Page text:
Hodge, V. v. Aramark Healthcare Support Services, (memorandum)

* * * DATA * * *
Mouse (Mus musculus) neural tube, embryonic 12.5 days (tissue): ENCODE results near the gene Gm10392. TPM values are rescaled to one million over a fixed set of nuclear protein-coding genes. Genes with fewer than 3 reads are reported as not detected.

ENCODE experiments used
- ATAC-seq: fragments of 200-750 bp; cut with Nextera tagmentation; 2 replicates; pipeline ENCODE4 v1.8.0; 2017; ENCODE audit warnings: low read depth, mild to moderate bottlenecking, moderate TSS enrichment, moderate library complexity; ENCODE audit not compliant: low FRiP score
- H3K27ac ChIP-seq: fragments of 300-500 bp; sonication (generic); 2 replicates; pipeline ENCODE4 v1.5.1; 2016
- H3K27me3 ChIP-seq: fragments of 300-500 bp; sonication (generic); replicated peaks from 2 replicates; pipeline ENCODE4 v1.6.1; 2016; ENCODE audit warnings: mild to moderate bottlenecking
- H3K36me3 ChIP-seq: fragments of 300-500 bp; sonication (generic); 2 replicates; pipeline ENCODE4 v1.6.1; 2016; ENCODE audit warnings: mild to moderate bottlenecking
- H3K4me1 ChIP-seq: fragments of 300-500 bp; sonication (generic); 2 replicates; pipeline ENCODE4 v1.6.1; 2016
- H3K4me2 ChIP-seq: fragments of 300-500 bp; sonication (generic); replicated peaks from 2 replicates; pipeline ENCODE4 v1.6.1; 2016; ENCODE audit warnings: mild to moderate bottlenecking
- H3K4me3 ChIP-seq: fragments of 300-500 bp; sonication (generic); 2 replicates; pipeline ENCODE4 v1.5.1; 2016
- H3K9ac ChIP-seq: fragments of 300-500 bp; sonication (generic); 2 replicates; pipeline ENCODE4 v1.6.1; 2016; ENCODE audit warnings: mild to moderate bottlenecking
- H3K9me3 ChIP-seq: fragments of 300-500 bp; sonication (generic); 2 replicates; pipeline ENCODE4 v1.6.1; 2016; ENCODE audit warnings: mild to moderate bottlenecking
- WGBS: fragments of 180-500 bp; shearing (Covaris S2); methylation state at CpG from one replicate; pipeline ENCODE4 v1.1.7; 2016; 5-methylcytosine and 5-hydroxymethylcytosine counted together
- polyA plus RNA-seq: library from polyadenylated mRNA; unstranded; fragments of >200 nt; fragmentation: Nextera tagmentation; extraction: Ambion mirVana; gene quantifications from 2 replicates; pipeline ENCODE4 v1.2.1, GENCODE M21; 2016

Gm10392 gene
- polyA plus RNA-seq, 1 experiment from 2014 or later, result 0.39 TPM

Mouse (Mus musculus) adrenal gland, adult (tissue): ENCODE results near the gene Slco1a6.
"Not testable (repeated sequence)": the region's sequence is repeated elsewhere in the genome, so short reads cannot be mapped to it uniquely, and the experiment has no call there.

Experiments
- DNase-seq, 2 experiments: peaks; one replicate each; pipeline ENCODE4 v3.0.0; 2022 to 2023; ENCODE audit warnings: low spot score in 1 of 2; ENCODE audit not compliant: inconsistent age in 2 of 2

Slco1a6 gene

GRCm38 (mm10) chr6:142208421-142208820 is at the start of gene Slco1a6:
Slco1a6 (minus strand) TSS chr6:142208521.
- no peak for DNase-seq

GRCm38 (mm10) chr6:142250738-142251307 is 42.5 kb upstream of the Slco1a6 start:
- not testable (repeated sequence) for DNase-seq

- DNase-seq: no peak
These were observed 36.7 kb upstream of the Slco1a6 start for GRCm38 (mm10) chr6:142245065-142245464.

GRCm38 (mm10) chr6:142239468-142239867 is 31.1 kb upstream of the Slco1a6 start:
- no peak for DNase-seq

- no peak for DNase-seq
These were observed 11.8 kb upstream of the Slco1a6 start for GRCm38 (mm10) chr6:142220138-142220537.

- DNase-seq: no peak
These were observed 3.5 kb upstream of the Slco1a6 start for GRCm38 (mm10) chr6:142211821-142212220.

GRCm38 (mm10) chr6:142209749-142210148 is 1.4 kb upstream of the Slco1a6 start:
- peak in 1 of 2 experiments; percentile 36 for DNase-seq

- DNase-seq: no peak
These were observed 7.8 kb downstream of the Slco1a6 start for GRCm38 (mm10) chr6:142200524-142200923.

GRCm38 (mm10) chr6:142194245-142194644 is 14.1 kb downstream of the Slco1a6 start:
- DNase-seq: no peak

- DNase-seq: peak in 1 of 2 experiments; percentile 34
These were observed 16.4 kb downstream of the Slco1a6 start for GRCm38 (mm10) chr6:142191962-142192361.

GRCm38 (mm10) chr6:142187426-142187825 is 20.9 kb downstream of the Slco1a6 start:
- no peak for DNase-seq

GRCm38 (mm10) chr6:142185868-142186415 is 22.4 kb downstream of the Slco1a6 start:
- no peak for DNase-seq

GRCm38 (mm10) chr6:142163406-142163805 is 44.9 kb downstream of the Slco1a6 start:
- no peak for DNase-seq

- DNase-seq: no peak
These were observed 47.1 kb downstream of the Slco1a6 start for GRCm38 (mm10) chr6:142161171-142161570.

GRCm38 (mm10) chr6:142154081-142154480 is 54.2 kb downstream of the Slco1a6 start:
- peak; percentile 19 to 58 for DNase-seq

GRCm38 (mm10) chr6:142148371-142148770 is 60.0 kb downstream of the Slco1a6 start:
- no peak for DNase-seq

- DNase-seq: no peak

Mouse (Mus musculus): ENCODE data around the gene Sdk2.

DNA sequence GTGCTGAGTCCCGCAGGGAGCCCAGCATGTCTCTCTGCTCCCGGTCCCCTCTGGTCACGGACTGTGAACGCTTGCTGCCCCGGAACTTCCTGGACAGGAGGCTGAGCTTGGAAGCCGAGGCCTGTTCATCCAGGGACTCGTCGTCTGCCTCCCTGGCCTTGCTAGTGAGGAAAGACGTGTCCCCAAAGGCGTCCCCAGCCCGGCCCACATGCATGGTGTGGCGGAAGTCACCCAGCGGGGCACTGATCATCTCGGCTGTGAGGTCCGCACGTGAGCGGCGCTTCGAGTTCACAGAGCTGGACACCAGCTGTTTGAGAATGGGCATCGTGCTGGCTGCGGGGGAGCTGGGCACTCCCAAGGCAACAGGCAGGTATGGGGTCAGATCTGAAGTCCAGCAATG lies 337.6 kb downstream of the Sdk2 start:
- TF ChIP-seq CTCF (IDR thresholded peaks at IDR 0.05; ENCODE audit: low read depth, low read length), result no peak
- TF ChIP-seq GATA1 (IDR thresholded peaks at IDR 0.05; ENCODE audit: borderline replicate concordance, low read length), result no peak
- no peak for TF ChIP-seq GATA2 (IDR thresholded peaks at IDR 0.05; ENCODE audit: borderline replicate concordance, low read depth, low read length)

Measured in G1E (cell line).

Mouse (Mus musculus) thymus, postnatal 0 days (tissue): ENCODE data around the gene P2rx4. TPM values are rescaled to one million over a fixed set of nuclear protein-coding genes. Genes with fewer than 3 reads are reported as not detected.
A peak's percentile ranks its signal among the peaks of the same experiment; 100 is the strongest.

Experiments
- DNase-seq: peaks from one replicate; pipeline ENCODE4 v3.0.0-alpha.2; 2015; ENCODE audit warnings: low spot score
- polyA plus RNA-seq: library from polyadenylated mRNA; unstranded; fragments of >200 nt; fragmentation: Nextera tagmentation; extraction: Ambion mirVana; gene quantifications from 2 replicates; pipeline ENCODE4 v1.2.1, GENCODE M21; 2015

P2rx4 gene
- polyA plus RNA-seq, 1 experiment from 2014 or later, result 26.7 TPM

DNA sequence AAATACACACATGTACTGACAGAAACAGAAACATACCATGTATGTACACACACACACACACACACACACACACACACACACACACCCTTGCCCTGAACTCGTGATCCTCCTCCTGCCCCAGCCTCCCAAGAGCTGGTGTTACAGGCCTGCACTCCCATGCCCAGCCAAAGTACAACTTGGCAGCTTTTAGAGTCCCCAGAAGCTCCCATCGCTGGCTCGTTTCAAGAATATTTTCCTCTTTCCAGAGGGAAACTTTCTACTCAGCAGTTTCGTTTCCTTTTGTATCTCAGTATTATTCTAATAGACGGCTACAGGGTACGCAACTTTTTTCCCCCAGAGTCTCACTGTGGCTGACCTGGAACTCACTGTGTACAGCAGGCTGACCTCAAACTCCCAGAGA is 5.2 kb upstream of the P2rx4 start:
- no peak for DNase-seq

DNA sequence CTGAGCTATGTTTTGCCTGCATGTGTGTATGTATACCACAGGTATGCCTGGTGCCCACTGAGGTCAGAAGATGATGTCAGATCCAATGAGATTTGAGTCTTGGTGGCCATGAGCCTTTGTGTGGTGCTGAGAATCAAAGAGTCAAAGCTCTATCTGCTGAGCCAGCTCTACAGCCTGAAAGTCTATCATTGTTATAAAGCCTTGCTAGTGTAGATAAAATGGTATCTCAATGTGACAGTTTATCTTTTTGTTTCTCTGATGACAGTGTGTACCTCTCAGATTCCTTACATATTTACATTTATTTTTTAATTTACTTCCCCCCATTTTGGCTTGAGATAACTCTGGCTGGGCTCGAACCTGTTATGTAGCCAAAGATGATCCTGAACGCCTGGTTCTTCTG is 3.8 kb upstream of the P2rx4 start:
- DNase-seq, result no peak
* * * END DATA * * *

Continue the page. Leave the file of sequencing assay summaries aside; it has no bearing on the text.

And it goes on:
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J-A14017-17 NON-PRECEDENTIAL DECISION - SEE SUPERIOR COURT I.O.P. 65.37 VALERIE HODGE Appellant IN THE SUPERIOR COURT OF PENNSYLVANIA v. ARAMARK HEALTHCARE SUPPORT SERVICES, LLC AND ARAMARK HEALTHCARE No. 2201 EDA 2016 Appeal from the Order June 14, 2016 In the Court of Common Pleas of Philadelphia County Civil Division at No(s): May Term 2015 No. 2582 BEFORE: BENDER, P.J.E., BOWES AND SHOGAN, JJ. MEMORANDUM BY BOWES, J.: FILED DECEMBER 05, 2017 Valerie Hodge appeals from the June 14, 2016 order entering summary judgment in favor of ARAMARK Healthcare Support Services, LLC. We reverse and remand for further proceedings. On June 6, 2014, at about 5:00 p.m., Valerie Hodge, a veteran operating room nurse at Holy Redeemer Hospital (the “Hospital”), was working after-hours on an on-call basis. As she entered a sub-sterile scrub room to retrieve supplies for the next surgery, her feet went out from under her, sending her head backward into a tiled wall and her body to the floor. Just as she started to slip, she heard a voice yell, “Watch, the floor is wet.” Deposition of Valerie Hodge, 1/20/16, at 83. The voice belonged to custodian Chuck Varga, who had just wet mopped the scrub room floor. Mr. J-A14017-17 Varga went to Nurse Hodge’s aid, but when she was unable to stand, he summoned recovery room personnel for assistance. Due to the fall, Nurse Hodge suffered disabling back and head injuries that rendered her unable to return to work. On May 22, 2015, Nurse Hodge filed a negligence action against Aramark Healthcare, identified as a Pennsylvania corporation with a principal place of business at 1101 Market Street in Philadelphia, and Aramark Healthcare Support Services, LLC, a Pennsylvania limited liability company with its principal office at the same Market Street address. She alleged that the two defendants (collectively “Aramark”) were contractually responsible to Holy Redeemer Hospital for housekeeping services, “including the cleaning, mopping and maintenance of floor surfaces throughout the Hospital,” or the supervision of those services. According to the Complaint, Aramark, “acting through its agents, servants, or employees who were acting within the course and scope of their employment or through their ostensible agents[,]” was responsible for cleaning and mopping the Hospital floors, including the floor where Ms. Hodge fell. Complaint, 5/22/15, at ¶8. It was alleged that Nurse Hodge slipped on an accumulation of water or other cleaning liquid residue negligently left on the floor by the Aramark agent or employee. Nurse Hodge also averred that Aramark was negligent in failing to train, supervise, and monitor those entrusted with mopping the floors, and that it failed to establish and enforce a reliable system to ensure -2- J-A14017-17 the safety of the floors. Specifically, Aramark did not instruct its staff on the proper use of warning signage or use soaps and mops designed to eliminate or reduce the risk of slippage. Aramark1 filed an answer in which it denied allegations of agency, vicarious liability, and negligence, and pled in new matter that it did not owe any duty to Nurse Hodge as it did not create or allow a dangerous condition of which it had notice or knowledge. Aramark alleged further that it had no notice that the plaintiff would not discover the dangerous condition, or fail to protect herself from it. Furthermore, it had no duty as it exercised “adequate care” in hiring and training and supervising its employees. Aramark Answer and New Matter, at ¶21. Furthermore, Aramark maintained that the nature of the condition was open and obvious, that Ms. Hodge either knew of it or should have known, with the exercise of reasonable care, but that she voluntarily assumed the risk of her own injury. After discovery, Aramark moved for summary judgment on March 7, 2016. Aramark maintained that Ms. Hodge had failed to demonstrate that Aramark breached its “limited contractual consulting duty;” “that it had any actual or constructive notice of a dangerous condition that caused the ____________________________________________ Aramark denied that Aramark Healthcare should be a defendant, and pled that the correct name of the entity that provided services at Holy Redeemer Hospital was Aramark Healthcare Support Services, LLC, and that it provided the services pursuant to a Management Services Agreement. Aramark Answer and New Matter, 6/11/15, at ¶¶7, 8. 1 -3- J-A14017-17 accident;” or that it was the proximate cause of damages to plaintiff. Motion for Summary Judgment, 3/7/16, at ¶4. It maintained that Aramark did not contract to provide housekeeping services such as cleaning and mopping, and such duties were performed by Hospital employees. Aramark argued that its duty of care to a third party was defined by the maintenance contract between the company and the owner or possessor of the property. Aramark contended that the possessor of land, in this case the Hospital, owed the legal duty of care to protect Nurse Hodge and others from dangerous conditions on the property of which it should have been aware. The Hospital was not relieved of that duty by contracting with Aramark for management services, particularly when it retained control over the manner the work was performed by its employees. Id. at ¶29. In short, Aramark contended that the Hospital, not Aramark, created the condition. In opposition to summary judgment, Nurse Hodge argued that Mr. Varga was negligent in failing to place warning signs after he wet mopped the floor, and consequently, she fell. She contended that Mr. Varga was a borrowed servant of Aramark as that entity asserted control over the manner in which he performed his custodial duties. Specifically, Aramark supervisory personnel trained and supervised the custodians, determined what equipment and procedures would be used, implemented safety procedures, and reviewed their performance. In this case, Aramark’s Director of Environmental Services disciplined Mr. Varga, mandated that he -4- J-A14017-17 be in-serviced on safety procedures when performing wet floor tasks, and used the incident to reinforce those procedures with the entire custodial staff. Thus, Nurse Hodge argued, Aramark was subject to vicarious liability for the negligence of its servant, Mr. Varga. The trial court granted summary judgment in favor of Aramark. Upon reconsideration, the court explained the rationale for its decision. It found first that Varga was not a borrowed servant of Aramark. It concluded further that Nurse Hodge failed to proffer evidence that Aramark was negligent in its training of custodial employees regarding wet floor safety.2 Nurse Hodge timely appealed to this Court from the grant of summary judgment and she presents the following issues challenging the propriety of the trial court’s grant of summary judgment in favor of Aramark: 1. Where the Plaintiff nurse fell on a freshly mopped hospital floor lacking any warning signs, did the Trial Court err in finding there were no material issues of fact as to whether a custodian employed by the Hospital but supervised by an [on] site contractor, Aramark, was a “borrowed servant” of Aramark where the record established that Aramark’s supervision included not only controlling where and when the custodian was to mop floors in the Hospital but also how he was to mop them? 2. Whether warning mopping Aramark the Plaintiff fell on a freshly mopped floor lacking any signs did the Trial Court err in concluding that the custodian (Varga) was not a borrowed servant of when it ignored facts establishing that at the time and ____________________________________________ The court also rejected the notion that res ipsa loquitur permitted a jury to infer negligence from the occurrence of the accident. That issue is not before us on appeal. 2 -5- J-A14017-17 place of the custodian’s negligence he was under the direct supervision of an Aramark employee and that Aramark was responsible for the training of custodians as to the placement of “slippery when wet” warning signs? 3. Whether the Plaintiff fell on a freshly mopped floor lacking any warning signs did the Trial Court err in concluding that no finder of fact could reasonably infer that Aramark was responsible for training custodians as to the placement of warning signs when mopping floors and that such signs needed to be placed regardless of the time of day or night in light of the testimony of Aramark’s director of housekeeping that (1) failure to place a sign was an inexcusable breach of duty, and (2) he issued a Disciplinary Notice to Varga stating, inter alia, “failure to perform duties as assigned” and requiring “in service” training and (3) where, for the next five days, at the daily safety gatherings, the custodial staff was reminded by him of this requirement? 4. Did the [T]rial [C]ourt err in failing to find that a fact finder could reasonably infer that contractor Aramark was negligent in its training of the custodial staff when custodian Varga, admitted to the Aramark chief of environmental services that he did not know about the requirement of placing safely signs after mopping at any time of day or night, despite the fact that he had been with the Hospital for a couple of years, normally worked in the area where the fall occurred, and normally worked under the direct supervision of an Aramark mid-level supervisor? Appellant’s brief at 4-6. “[S]ummary judgment is appropriate only in those cases where the record clearly demonstrates that there is no genuine issue of material fact and that the moving party is entitled to judgment as a matter of law." Atcovitz v. Gulph Mills Tennis Club, Inc., 812 A.2d 1218, 1221 (Pa. 2002); Pa.R.C.P. No. 1035.2(1). As this Court reiterated in Nationwide Mut. Fire Ins. Co. v. Modern Gas, 143 A.3d 412, 415 (Pa.Super. 2016) (quoting Toy v. Metropolitan Life Ins. Co., 928 A.2d 186, 195 (Pa. -6- J-A14017-17 2007)), in considering such a motion, “the trial court must take all facts of record and reasonable inferences therefrom in a light most favorable to the non-moving party.” “[A]ll doubts as to the existence of a genuine issue of material fact” must be resolved against the moving party, and, summary judgment may only be granted "where the right to such judgment is clear and free from all doubt." Id. On appeal, this Court may reverse a grant of summary judgment “if there has been an error of law or an abuse of discretion.” Nationwide Mut. Fire Ins. Co., supra at 415. Our standard of review is de novo because “whether there are no genuine issues as to any material fact presents a question of law” that we review in the context of the entire record. Summers v. Certainteed Corp., 997 A.2d 1152, 1159 (Pa. 2010). Hence, “we need not defer to the determinations made by the lower tribunals.” Id. In short, our responsibility as an appellate court is to determine whether the record either establishes that the material facts are undisputed or contains insufficient evidence of facts to make out a prima facie cause of action, such that there is no issue to be decided by the fact-finder. If there is evidence that would allow a fact-finder to render a verdict in favor of the non-moving party, then summary judgment should be denied. Babb v. Ctr. Cmty. Hosp., 47 A.3d 1214, 1223 (Pa.Super. 2012) (citations omitted) (quotations omitted). Nurse Hodge contends first that Mr. Varga was the borrowed servant of Aramark or the dual servant of Aramark and the Hospital as Aramark had -7- J-A14017-17 the obligation and right to control the manner in which he performed his custodial duties. Thus, she maintains that Aramark is subject to vicarious liability for its servant’s negligence. At the very least, Nurse Hodge argues, the evidence presented a genuine issue of material fact as to who had the right to control the custodian that precluded the entry of summary judgment. Nurse Hodge relies upon Sidekum v. Animal Rescue League, 45 A.2d 59, 62 (Pa. 1946), and Lane v. Schacht, 393 A.2d 1015 (Pa.Super. 1978), for the proposition that the right of control of a borrowed servant is a jury question so long as different inferences can be drawn from the testimony. See also English v. Lehigh Cty. Auth., 428 A.2d 1343, 1348 (Pa.Super. 1981) (holding that in making such a determination, “any discrepancies in the facts would be for a jury to resolve”). She maintains that a jury question was presented herein and offered the following evidence in support of her position. The Hospital entered into a contract with Aramark for management services in three areas: food service, environmental services and room revitalization (“EVS”), and linen distribution services. Included in the description of EVS services was the regular maintenance of the floors in the area where Nurse Hodge slipped and fell. Under the agreement, the Hospital provided and paid all service employees Aramark deemed reasonably necessary to provide efficient management services, and Aramark trained -8- J-A14017-17 and managed those employees in accordance with Hospital policies. Management Services Agreement, at 8 ¶ 5(b). An exhibit to the agreement further provided that “Aramark will provide an on-site manager for the EVS program” who “will coordinate the management and the activities of the Service Employees within the EVS Department, which personnel will be provided by, and will be employees of” the Hospital. Exhibit EVS at 1. The duties of the EVS manager included consulting and making recommendations of housekeeping services, staffing levels, implementing procedures, developing job descriptions and performance standards for each position, training, and conducting team meetings for training. Id. The Director of Environmental Services for Aramark was Ken Atkins, and fifty-three persons reported to him. He testified in his deposition that the right to control the manner of mopping the floors rested with the custodian’s supervisor, who in this instance was an Aramark employee. He also confirmed that management teams, consisting of both Hospital and Aramark employees, were responsible for daily, weekly, and monthly inspections, and all of these supervisors reported to him. Mr. Atkins prepared the matrix using Aramark software that collected data from inspections and used the information for on-the-spot coaching. Aramark also devised and was responsible for completing a custodial housekeeper competency form for each employee that was kept by Aramark and, at the Hospital’s request, not placed in the Hospital personnel file. -9- J-A14017-17 Against this backdrop, Nurse Hodge offered evidence that custodian Chuck Varga was filling in for another custodian on the evening in question. Mr. Varga wet mopped the floor of the scrub room between two operating rooms shortly before 5:00 p.m. He did not place a sign warning that the floors were wet because he thought the adjacent operating rooms would not be in use for the remainder of the night. When he realized that someone was in the freshly mopped area, he called out a warning, but he was too late. Nurse Hodge had slipped on the wet floor. After attending to Nurse Hodge and obtaining assistance from emergency personnel, Mr. Varga went to Aramark’s director Ken Atkins and reported what had occurred. He accepted responsibility for failing to erect a wet floor sign after mopping the floor. Mr. Atkins issued an “Employee Disciplinary Notice” for a safety violation consisting of Mr. Varga’s “Failure to post wet floor signs as assigned.” Employee Disciplinary Notice, 6/6/14, at 1. The reason given for disciplinary action was Mr. Varga’s “Failure to perform duties as assigned or in a satisfactory manner. ‘Created an unsafe condition or contributing to such conditions’” Id. It provided further for inservice “on safety procedures when performing wet floor tasks” and close monitoring of the proper placement of safety cones on wet floors. Id. Aramark characterizes its role as that of a consultant making recommendations, conducting reviews, and creating a plan. It disclaims responsibility for the actions of Mr. Varga and denies that he was its - 10 - J-A14017-17 borrowed servant or that Aramark and the Hospital were joint employers. The trial court repeatedly refers to Aramark as a consultant and describes its role as “mere supervision.” Trial Court Opinion, 10/25/16, at 8. The court examined our sister court’s discussion of the borrowed servant doctrine in Red Line Express Co. v. W.C.A.B. (Price), 588 A.2d 90 (Pa.Cmwlth. 1991). In that case, Princeton Management had a contract with Red Line Express to provide truck drivers. Claimant was a truck driver who was injured after falling off the truck. Claimant filed two claim petitions, one against Princeton and the other against Red Line, and the question was which party was the employer for purposes of worker’s compensation. The Commonwealth Court noted preliminarily that, under prevailing law, there was a presumption that the claimant was an employee of Princeton unless there was evidence that Red Line assumed control over the manner in which claimant performed the work. Although Red Line owned the tractor and it remained under its control, and the lease indicated that claimant was to remain a Princeton employee, the determining factor was who had the power to control claimant’s work and manner of performance. The evidence revealed that claimant reported to Princeton and Princeton instructed her which route to take on at least one of her deliveries. Red Line merely told her where to pick up a load and deliver it, and did not instruct her which routes to take or what hours to work. Moreover, the claimant could refuse a Red Line load and Princeton retained the right to - 11 - J-A14017-17 instruct her to haul a load for another entity. Princeton retained the right to fire the driver. On these facts, our sister court found that Red Line did not have the power to control the manner in which the claimant performed her work. Unlike the facts in Red Line Express, supra, herein there was considerable evidence that Aramark controlled the manner in which custodial services were performed by Mr. Varga. There was certainly sufficient evidence to present a jury question as to whether Mr. Varga was a borrowed servant to subject Aramark to vicarious liability for Mr. Varga’s negligence. As this Court recently reiterated in Westfield Ins. Co. v. Astra Foods, Inc., 134 A.3d 1045 (Pa.Super. 2016) (quoting JFC Temps, Inc. v. Workers’ Comp. Appeal Bd. (Lindsay), 680 A.2d 862, 864 (Pa. 1996), The test for determining whether a servant furnished by one person to another becomes the employee of the person to whom he is loaned is whether he passes under the latter's right of control with regard not only to the work to be done but also to the manner of performing it. The entity possessing the right to control the manner of the performance of the servant's work is the employer, irrespective of whether the control is actually exercised. Other factors which may be relevant include the right to select and discharge the employee and the skill or expertise required for the performance of the work. The payment of wages may be considered, but is not a determinative factor. Although the examination of these factors guides the determination, each case must be decided on its own facts. There is no dispute that Mr. Varga was hired by the Hospital and that the Hospital paid his salary. While those considerations are factors in determining who is the employer, it is the entity with the right to control the - 12 - J-A14017-17 manner of the performance of the servant’s work that is the employer. JFC Temps, Inc., supra. The Hospital supplied Mr. Varga and its other custodial employees to Aramark to enable it to furnish the services contemplated under the Management Services Agreement. Aramark was charged with the training, scheduling, daily supervision, and evaluation of those employees. Aramark had the right to control the manner of the performance of the servant’s work, as evidenced by the fact that it regularly inspected and evaluated the custodians. Aramark, not the Hospital, disciplined Mr. Varga and required that he be in-serviced in safety procedures when performing floor tasks and that his performance be monitored closely. Aramark notified Mr. Varga that failure to follow these directives “will result in further discipline.” Employee Disciplinary Notice, 6/6/14, at 1. For five days after the incident, Aramark directed supervisors and managers to review floor safety with the other custodians. Aramark places too much reliance upon the terms of the Management Services Agreement. The proviso that employees like Mr. Varga were employees of the Hospital, not Aramark, does not control our determination. See Red Line Express Co., supra (lease provision conferring lessee with exclusive possession and control of equipment was not conclusive in determining who was employer). Even Aramark concedes that Nurse Hodge was not bound by that contract and was free to plead and prove facts showing a different relationship. See Appellee’s brief at 35. - 13 - J-A14017-17 Viewing the evidence in the light most favorable to Nurse Hodge, as the non-moving party, we are persuaded that a reasonable juror could conclude that Aramark controlled the daily performance of the custodians’ duties. One can reasonably infer from Aramark’s disciplinary action against Mr. Varga that it had the right to discipline errant employees. Nurse Hodge has offered sufficient proof that Mr. Varga was acting as Aramark’s servant when he negligently failed to place signs warning of the dangerous wet floors to subject that entity to vicarious liability for the negligence of its servant in negligently creating the hazardous condition. We find that there are genuine issues of material fact surrounding the issue of whether Mr. Varga was the borrowed servant of Aramark at the time Nurse Hodge was injured to preclude the entry of summary judgment. Based on our disposition of Nurse Hodge’s first and second issues, we need not reach her two remaining issues. If Nurse Hodge is ultimately successful on her borrowed servant/dual employer theory, she would not need to prove that Aramark was negligent in its supervision and training of Mr. Varga regarding the placement of warning signs to indicate wet mopped floors as Aramark would be vicariously liable for its servant’s admitted negligence. Failing that, Nurse Hodge must establish that Aramark owed her a duty, that it breached that duty, and that the breach resulted in injury and actual damages. Although Aramark asserts there was no evidence of - 14 - J-A14017-17 inadequate training or supervision regarding the universal placement of warning signs to indicate wet floors, we disagree. Mr. Atkins testified that, regardless of the time of day or night, it is a safety violation not to place a sign warning of wet floors. Deposition of Ken Atkins, 1/20/16, at 38. It was unacceptable according to Mr. Atkins for Mr. Varga to believe that placement of a warning sign was not required after hours or when the area was unoccupied. Id. Mr. Varga’s admission that he thought a sign was unnecessary in these circumstances supports a reasonable inference that Aramark’s training and supervision was deficient in this regard. For the foregoing reasons, we reverse the order granting summary judgment in favor of Aramark and remand for further proceedings consistent herewith. Order reversed. Case remanded. Jurisdiction relinquished. Judgment Entered. Joseph D. Seletyn, Esq. Prothonotary Date: 12/5/2017 - 15 - J-A14017-17 - 16 -